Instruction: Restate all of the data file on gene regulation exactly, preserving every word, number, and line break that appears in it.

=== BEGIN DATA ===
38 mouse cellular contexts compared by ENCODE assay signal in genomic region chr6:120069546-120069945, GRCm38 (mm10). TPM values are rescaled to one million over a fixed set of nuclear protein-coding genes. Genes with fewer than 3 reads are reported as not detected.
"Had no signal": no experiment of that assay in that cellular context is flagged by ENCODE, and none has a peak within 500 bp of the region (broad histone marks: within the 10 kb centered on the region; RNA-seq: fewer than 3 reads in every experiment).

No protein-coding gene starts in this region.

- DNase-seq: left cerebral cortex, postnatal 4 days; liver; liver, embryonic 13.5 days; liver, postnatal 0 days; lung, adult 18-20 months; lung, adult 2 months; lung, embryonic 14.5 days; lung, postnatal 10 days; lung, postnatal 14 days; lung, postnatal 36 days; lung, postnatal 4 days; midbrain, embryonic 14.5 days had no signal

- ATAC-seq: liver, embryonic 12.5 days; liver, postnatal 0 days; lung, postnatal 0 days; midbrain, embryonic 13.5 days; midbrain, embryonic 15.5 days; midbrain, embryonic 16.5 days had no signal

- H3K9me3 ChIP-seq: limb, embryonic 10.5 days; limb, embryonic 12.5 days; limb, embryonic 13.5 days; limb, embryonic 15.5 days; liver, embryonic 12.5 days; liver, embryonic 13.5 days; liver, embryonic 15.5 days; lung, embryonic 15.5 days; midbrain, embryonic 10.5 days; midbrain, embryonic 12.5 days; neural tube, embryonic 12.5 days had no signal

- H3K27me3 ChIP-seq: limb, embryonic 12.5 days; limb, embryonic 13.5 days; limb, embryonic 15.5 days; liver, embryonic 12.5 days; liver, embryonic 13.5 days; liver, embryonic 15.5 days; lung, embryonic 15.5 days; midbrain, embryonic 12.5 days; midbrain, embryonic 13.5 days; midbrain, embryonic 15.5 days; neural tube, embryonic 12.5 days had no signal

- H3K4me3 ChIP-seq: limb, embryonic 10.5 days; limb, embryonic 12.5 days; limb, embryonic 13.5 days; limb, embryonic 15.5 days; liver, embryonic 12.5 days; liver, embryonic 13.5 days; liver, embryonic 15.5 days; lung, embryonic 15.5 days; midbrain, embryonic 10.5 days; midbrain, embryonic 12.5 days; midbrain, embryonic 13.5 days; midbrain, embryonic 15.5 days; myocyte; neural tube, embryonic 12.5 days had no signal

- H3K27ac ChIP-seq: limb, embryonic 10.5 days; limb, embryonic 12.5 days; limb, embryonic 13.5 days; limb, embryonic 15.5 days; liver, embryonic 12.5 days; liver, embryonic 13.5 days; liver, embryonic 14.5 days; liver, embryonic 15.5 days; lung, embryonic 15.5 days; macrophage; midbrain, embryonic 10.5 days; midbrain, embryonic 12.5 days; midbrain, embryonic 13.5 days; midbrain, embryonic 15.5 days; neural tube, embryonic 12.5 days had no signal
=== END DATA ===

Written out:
38 mouse cellular contexts compared by ENCODE assay signal in genomic region chr6:120069546-120069945, GRCm38 (mm10). TPM values are rescaled to one million over a fixed set of nuclear protein-coding genes. Genes with fewer than 3 reads are reported as not detected.
"Had no signal": no experiment of that assay in that cellular context is flagged by ENCODE, and none has a peak within 500 bp of the region (broad histone marks: within the 10 kb centered on the region; RNA-seq: fewer than 3 reads in every experiment).

No protein-coding gene starts in this region.

- DNase-seq: left cerebral cortex, postnatal 4 days; liver; liver, embryonic 13.5 days; liver, postnatal 0 days; lung, adult 18-20 months; lung, adult 2 months; lung, embryonic 14.5 days; lung, postnatal 10 days; lung, postnatal 14 days; lung, postnatal 36 days; lung, postnatal 4 days; midbrain, embryonic 14.5 days had no signal

- ATAC-seq: liver, embryonic 12.5 days; liver, postnatal 0 days; lung, postnatal 0 days; midbrain, embryonic 13.5 days; midbrain, embryonic 15.5 days; midbrain, embryonic 16.5 days had no signal

- H3K9me3 ChIP-seq: limb, embryonic 10.5 days; limb, embryonic 12.5 days; limb, embryonic 13.5 days; limb, embryonic 15.5 days; liver, embryonic 12.5 days; liver, embryonic 13.5 days; liver, embryonic 15.5 days; lung, embryonic 15.5 days; midbrain, embryonic 10.5 days; midbrain, embryonic 12.5 days; neural tube, embryonic 12.5 days had no signal

- H3K27me3 ChIP-seq: limb, embryonic 12.5 days; limb, embryonic 13.5 days; limb, embryonic 15.5 days; liver, embryonic 12.5 days; liver, embryonic 13.5 days; liver, embryonic 15.5 days; lung, embryonic 15.5 days; midbrain, embryonic 12.5 days; midbrain, embryonic 13.5 days; midbrain, embryonic 15.5 days; neural tube, embryonic 12.5 days had no signal

- H3K4me3 ChIP-seq: limb, embryonic 10.5 days; limb, embryonic 12.5 days; limb, embryonic 13.5 days; limb, embryonic 15.5 days; liver, embryonic 12.5 days; liver, embryonic 13.5 days; liver, embryonic 15.5 days; lung, embryonic 15.5 days; midbrain, embryonic 10.5 days; midbrain, embryonic 12.5 days; midbrain, embryonic 13.5 days; midbrain, embryonic 15.5 days; myocyte; neural tube, embryonic 12.5 days had no signal

- H3K27ac ChIP-seq: limb, embryonic 10.5 days; limb, embryonic 12.5 days; limb, embryonic 13.5 days; limb, embryonic 15.5 days; liver, embryonic 12.5 days; liver, embryonic 13.5 days; liver, embryonic 14.5 days; liver, embryonic 15.5 days; lung, embryonic 15.5 days; macrophage; midbrain, embryonic 10.5 days; midbrain, embryonic 12.5 days; midbrain, embryonic 13.5 days; midbrain, embryonic 15.5 days; neural tube, embryonic 12.5 days had no signal